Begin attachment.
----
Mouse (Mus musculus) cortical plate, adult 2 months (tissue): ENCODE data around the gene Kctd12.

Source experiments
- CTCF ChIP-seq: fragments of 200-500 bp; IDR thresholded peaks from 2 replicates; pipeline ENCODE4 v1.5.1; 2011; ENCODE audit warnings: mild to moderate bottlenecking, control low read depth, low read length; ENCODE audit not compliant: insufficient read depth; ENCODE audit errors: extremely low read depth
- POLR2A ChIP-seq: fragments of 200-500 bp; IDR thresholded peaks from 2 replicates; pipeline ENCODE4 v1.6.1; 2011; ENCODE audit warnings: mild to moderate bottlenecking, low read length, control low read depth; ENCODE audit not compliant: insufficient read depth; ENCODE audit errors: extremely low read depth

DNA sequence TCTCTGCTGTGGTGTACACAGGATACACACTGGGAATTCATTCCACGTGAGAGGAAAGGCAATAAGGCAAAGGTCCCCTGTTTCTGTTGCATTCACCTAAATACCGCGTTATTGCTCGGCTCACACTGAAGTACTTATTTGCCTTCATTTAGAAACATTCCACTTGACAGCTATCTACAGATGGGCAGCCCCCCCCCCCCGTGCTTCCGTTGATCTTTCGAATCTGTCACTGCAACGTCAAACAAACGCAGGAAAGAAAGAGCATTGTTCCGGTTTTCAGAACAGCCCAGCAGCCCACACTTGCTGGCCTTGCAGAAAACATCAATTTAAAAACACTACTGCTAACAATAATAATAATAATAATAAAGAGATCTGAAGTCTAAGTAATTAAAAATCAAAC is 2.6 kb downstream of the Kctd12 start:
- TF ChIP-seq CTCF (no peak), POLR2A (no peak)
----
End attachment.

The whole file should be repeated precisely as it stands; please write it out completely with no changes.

Mouse (Mus musculus) cortical plate, adult 2 months (tissue): ENCODE data around the gene Kctd12.

Source experiments
- CTCF ChIP-seq: fragments of 200-500 bp; IDR thresholded peaks from 2 replicates; pipeline ENCODE4 v1.5.1; 2011; ENCODE audit warnings: mild to moderate bottlenecking, control low read depth, low read length; ENCODE audit not compliant: insufficient read depth; ENCODE audit errors: extremely low read depth
- POLR2A ChIP-seq: fragments of 200-500 bp; IDR thresholded peaks from 2 replicates; pipeline ENCODE4 v1.6.1; 2011; ENCODE audit warnings: mild to moderate bottlenecking, low read length, control low read depth; ENCODE audit not compliant: insufficient read depth; ENCODE audit errors: extremely low read depth

DNA sequence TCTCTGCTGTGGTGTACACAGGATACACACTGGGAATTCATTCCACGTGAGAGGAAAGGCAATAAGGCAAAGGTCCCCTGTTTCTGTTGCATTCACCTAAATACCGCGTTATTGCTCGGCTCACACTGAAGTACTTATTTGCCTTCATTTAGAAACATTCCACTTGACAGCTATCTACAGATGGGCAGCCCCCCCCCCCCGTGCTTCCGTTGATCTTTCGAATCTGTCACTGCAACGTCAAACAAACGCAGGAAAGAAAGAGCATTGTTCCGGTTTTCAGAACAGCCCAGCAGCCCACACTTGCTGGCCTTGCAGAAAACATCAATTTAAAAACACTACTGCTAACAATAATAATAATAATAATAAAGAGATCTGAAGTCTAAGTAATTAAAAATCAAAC is 2.6 kb downstream of the Kctd12 start:
- TF ChIP-seq CTCF (no peak), POLR2A (no peak)